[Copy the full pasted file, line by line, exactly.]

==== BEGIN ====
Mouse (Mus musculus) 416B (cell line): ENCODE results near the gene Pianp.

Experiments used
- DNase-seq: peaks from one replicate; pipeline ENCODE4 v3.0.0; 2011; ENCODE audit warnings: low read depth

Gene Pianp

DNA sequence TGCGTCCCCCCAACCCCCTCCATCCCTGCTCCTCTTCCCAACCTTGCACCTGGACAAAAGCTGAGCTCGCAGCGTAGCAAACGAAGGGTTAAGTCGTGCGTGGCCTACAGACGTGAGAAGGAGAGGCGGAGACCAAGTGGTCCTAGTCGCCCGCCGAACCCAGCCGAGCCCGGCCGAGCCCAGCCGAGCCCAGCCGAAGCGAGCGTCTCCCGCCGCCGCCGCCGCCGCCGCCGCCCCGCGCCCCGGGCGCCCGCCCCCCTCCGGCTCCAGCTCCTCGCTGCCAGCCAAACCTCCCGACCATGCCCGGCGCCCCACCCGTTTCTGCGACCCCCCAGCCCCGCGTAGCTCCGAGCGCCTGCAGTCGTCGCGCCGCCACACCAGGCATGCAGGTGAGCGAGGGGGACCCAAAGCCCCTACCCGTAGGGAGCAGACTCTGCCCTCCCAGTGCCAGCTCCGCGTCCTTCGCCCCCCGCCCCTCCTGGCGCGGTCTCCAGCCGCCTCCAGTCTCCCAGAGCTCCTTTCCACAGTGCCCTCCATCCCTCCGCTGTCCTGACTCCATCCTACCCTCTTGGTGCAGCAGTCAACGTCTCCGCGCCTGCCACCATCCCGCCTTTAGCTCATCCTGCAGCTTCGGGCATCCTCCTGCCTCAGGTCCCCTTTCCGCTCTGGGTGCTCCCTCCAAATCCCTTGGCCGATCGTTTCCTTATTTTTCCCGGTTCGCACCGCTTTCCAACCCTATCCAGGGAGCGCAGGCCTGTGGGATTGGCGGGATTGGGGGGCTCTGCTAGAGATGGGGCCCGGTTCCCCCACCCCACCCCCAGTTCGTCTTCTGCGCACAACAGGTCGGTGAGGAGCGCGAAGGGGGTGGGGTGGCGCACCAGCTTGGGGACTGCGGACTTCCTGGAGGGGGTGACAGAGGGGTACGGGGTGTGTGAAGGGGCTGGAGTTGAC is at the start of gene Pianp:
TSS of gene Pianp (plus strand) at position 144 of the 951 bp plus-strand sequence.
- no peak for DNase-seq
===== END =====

Mouse (Mus musculus) 416B (cell line): ENCODE results near the gene Pianp.

Experiments used
- DNase-seq: peaks from one replicate; pipeline ENCODE4 v3.0.0; 2011; ENCODE audit warnings: low read depth

Gene Pianp

DNA sequence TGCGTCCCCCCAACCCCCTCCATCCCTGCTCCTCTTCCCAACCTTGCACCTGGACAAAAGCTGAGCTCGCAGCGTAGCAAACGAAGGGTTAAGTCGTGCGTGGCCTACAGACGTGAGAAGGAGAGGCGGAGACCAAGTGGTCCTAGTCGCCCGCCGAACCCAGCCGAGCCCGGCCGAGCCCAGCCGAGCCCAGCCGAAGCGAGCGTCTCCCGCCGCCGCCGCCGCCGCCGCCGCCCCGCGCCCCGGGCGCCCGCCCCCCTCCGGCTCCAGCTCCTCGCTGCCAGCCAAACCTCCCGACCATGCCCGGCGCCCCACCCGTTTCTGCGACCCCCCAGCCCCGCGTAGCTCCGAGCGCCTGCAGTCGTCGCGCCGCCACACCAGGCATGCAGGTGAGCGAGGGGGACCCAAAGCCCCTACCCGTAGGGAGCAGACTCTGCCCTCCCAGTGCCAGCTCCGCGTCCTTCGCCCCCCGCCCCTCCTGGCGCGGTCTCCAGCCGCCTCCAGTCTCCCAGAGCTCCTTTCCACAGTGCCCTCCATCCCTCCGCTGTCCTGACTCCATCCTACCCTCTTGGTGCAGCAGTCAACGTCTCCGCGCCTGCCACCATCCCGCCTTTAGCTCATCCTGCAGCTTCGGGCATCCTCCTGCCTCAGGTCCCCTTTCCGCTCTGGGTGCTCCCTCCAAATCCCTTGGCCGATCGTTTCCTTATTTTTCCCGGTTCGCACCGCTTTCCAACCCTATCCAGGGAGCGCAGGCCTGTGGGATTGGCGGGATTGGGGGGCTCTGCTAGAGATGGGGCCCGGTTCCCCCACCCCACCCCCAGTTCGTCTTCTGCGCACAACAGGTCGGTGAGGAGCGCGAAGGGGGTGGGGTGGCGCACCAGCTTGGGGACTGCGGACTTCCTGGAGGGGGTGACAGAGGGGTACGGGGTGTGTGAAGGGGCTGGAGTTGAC is at the start of gene Pianp:
TSS of gene Pianp (plus strand) at position 144 of the 951 bp plus-strand sequence.
- no peak for DNase-seq